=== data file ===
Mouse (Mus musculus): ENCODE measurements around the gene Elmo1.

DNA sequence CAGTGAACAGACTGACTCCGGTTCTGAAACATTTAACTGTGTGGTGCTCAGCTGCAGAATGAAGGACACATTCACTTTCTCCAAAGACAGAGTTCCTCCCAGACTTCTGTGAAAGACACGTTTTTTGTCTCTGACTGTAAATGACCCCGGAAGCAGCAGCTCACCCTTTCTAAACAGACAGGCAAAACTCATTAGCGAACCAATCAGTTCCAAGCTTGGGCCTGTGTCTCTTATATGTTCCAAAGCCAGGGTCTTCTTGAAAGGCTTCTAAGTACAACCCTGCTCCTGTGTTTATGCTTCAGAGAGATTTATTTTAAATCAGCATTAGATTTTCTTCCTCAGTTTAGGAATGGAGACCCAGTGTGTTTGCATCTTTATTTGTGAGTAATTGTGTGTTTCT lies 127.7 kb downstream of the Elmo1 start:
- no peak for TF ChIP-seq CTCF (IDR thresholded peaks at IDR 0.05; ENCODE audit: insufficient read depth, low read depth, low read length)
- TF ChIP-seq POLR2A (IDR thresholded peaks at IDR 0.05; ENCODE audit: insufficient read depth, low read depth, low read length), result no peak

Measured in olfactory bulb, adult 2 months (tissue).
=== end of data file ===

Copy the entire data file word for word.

Mouse (Mus musculus): ENCODE measurements around the gene Elmo1.

DNA sequence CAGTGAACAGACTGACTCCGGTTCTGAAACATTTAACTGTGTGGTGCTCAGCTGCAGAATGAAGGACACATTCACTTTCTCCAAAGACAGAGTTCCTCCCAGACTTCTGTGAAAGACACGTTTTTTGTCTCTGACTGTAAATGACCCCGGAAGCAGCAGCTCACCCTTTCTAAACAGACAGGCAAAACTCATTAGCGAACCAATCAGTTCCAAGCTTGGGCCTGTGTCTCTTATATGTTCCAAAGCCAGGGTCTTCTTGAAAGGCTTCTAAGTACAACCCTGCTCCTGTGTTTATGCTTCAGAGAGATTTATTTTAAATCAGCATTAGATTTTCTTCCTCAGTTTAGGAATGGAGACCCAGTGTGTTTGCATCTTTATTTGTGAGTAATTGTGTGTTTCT lies 127.7 kb downstream of the Elmo1 start:
- no peak for TF ChIP-seq CTCF (IDR thresholded peaks at IDR 0.05; ENCODE audit: insufficient read depth, low read depth, low read length)
- TF ChIP-seq POLR2A (IDR thresholded peaks at IDR 0.05; ENCODE audit: insufficient read depth, low read depth, low read length), result no peak

Measured in olfactory bulb, adult 2 months (tissue).